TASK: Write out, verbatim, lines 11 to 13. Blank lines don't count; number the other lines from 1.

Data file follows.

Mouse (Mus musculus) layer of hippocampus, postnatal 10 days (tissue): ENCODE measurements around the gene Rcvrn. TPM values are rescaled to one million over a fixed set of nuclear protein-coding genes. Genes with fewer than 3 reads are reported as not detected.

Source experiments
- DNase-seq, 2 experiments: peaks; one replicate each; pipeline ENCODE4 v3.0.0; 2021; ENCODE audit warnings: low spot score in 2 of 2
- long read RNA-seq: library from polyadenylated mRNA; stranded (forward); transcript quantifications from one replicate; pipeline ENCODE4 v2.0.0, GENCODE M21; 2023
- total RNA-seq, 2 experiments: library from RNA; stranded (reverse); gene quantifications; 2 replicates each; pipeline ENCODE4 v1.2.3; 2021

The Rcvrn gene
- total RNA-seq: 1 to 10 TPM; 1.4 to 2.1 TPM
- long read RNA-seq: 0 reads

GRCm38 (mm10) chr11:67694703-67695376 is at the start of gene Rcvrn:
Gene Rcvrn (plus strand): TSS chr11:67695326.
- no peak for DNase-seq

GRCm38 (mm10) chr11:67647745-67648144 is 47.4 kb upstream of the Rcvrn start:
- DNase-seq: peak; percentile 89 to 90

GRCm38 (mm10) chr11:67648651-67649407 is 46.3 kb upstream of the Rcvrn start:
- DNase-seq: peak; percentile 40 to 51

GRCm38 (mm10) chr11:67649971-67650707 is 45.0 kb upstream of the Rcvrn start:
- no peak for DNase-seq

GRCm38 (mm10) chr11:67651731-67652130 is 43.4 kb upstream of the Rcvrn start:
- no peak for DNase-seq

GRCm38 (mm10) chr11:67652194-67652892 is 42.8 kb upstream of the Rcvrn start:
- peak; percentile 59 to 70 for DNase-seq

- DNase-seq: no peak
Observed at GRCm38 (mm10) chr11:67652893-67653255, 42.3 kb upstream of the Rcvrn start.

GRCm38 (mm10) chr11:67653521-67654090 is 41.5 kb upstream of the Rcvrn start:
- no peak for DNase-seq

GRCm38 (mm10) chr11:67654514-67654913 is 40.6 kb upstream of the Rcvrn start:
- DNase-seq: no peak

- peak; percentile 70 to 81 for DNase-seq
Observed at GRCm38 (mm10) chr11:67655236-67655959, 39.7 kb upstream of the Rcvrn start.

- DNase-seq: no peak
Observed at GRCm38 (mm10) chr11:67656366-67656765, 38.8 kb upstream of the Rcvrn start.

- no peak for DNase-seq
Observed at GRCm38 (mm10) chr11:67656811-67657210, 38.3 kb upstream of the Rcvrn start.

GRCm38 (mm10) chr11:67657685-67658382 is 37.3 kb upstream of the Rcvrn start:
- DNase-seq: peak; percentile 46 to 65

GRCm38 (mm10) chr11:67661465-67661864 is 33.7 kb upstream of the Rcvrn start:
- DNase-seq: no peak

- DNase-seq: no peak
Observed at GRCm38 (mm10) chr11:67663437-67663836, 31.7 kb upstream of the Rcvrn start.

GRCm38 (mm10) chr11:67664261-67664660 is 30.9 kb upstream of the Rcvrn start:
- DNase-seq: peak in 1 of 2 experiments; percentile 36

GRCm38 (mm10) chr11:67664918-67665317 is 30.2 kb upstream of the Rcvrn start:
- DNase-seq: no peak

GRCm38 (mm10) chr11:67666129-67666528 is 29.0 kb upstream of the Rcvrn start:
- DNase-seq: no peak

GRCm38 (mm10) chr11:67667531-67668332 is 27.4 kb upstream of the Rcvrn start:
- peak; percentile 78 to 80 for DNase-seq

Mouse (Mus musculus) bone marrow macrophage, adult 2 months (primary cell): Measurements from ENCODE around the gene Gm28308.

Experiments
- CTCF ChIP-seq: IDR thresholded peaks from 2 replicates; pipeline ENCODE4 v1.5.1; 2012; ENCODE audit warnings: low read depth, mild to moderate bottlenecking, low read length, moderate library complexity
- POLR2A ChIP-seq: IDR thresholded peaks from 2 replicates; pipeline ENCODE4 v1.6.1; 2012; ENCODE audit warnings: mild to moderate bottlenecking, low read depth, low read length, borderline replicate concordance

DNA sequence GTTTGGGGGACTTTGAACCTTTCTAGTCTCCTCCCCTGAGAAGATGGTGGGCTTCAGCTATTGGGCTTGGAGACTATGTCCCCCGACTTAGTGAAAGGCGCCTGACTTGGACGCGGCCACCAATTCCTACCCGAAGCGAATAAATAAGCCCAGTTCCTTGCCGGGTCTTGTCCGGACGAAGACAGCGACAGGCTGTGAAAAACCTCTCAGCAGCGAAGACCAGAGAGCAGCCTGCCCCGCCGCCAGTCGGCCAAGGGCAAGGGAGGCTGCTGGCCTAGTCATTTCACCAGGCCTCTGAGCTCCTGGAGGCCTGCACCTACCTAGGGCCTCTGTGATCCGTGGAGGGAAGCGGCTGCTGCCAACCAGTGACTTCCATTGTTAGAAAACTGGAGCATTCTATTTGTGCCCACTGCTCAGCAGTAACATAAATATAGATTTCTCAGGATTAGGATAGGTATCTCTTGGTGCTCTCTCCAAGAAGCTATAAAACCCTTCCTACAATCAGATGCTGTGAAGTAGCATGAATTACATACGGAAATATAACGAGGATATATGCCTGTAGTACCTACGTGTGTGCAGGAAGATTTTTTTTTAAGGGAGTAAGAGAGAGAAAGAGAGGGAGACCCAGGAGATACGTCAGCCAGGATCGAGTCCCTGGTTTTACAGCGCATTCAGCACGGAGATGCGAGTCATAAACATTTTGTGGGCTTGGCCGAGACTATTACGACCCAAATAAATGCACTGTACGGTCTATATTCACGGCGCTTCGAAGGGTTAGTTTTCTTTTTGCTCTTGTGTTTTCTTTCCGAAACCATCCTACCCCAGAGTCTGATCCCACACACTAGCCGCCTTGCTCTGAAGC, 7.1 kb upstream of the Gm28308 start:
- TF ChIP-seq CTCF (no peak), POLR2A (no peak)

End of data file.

- no peak for DNase-seq

GRCm38 (mm10) chr11:67647745-67648144 is 47.4 kb upstream of the Rcvrn start:
- DNase-seq: peak; percentile 89 to 90